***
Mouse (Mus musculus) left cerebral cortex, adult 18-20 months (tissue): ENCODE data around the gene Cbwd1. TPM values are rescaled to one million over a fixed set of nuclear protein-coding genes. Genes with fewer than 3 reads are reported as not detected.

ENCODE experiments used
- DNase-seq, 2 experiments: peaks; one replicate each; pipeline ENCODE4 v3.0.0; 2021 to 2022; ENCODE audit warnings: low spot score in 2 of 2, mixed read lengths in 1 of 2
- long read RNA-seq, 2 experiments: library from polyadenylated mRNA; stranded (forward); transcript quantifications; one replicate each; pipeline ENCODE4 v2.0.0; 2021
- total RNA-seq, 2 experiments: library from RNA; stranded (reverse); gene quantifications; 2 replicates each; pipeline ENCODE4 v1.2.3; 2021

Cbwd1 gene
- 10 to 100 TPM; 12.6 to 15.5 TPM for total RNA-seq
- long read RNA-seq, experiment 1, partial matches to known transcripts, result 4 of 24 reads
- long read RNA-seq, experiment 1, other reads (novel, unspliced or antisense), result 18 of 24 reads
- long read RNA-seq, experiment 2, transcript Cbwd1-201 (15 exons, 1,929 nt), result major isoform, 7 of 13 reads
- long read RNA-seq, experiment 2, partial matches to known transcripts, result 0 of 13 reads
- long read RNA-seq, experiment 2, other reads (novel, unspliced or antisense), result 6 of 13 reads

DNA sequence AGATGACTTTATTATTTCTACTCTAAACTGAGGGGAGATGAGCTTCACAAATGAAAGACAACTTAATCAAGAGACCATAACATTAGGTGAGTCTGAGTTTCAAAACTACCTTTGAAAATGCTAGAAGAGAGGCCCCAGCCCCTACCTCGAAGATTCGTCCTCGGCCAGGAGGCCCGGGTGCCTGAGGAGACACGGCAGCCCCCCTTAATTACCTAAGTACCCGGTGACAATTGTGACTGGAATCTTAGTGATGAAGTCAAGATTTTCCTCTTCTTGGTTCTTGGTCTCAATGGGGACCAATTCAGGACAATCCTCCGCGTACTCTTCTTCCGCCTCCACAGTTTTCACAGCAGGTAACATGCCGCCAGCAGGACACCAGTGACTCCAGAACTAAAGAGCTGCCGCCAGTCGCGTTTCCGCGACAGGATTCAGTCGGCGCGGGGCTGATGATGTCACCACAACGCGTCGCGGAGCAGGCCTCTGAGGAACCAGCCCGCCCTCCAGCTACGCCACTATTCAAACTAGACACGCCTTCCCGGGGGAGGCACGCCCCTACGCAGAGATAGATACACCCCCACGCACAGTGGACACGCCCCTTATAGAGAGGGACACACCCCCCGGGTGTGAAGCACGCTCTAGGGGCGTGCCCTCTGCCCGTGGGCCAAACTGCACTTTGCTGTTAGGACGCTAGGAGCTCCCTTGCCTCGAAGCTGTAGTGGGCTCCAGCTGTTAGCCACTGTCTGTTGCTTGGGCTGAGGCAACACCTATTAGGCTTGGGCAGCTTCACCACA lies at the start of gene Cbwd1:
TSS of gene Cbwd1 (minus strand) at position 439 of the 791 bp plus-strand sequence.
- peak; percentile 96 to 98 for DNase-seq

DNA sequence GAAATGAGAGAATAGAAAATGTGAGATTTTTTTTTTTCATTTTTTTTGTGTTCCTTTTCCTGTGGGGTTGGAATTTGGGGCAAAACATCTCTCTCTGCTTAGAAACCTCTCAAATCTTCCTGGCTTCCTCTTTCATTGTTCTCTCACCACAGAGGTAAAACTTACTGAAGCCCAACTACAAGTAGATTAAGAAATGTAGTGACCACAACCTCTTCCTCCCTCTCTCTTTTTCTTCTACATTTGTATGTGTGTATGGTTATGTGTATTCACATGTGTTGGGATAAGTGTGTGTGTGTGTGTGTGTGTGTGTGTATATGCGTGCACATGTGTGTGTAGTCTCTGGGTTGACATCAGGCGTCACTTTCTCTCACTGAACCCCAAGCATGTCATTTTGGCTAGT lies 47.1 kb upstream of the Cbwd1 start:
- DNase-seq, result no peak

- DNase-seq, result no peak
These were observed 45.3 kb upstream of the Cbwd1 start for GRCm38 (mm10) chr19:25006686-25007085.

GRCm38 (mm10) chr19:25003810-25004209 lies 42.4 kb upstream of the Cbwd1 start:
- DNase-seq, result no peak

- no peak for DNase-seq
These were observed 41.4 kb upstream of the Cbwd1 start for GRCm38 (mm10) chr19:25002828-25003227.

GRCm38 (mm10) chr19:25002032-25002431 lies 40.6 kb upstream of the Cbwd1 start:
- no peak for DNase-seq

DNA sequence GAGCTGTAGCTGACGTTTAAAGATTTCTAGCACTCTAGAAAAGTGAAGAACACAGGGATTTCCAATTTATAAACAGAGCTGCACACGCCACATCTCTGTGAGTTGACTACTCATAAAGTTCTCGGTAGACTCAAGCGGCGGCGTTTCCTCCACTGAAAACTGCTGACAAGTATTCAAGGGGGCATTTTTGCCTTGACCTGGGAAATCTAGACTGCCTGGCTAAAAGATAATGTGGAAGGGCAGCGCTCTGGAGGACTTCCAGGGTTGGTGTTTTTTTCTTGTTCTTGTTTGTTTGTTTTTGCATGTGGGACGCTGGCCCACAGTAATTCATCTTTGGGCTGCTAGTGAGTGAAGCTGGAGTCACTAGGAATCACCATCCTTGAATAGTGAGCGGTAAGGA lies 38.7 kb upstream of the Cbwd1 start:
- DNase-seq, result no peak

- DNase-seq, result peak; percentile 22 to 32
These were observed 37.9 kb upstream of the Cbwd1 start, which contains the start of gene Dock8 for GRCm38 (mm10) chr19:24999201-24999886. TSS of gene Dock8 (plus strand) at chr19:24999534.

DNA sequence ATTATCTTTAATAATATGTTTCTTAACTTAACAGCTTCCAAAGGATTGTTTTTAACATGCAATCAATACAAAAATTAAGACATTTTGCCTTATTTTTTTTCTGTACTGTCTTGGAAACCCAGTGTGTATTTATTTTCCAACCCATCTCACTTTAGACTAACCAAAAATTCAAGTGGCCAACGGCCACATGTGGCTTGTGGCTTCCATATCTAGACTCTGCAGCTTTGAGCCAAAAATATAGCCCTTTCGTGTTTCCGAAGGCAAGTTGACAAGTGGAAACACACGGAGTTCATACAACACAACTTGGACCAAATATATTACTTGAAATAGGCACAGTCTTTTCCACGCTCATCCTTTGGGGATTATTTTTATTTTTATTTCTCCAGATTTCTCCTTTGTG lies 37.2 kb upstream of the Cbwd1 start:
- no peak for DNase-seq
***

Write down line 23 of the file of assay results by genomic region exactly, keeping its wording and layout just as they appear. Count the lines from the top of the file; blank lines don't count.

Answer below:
These were observed 41.4 kb upstream of the Cbwd1 start for GRCm38 (mm10) chr19:25002828-25003227.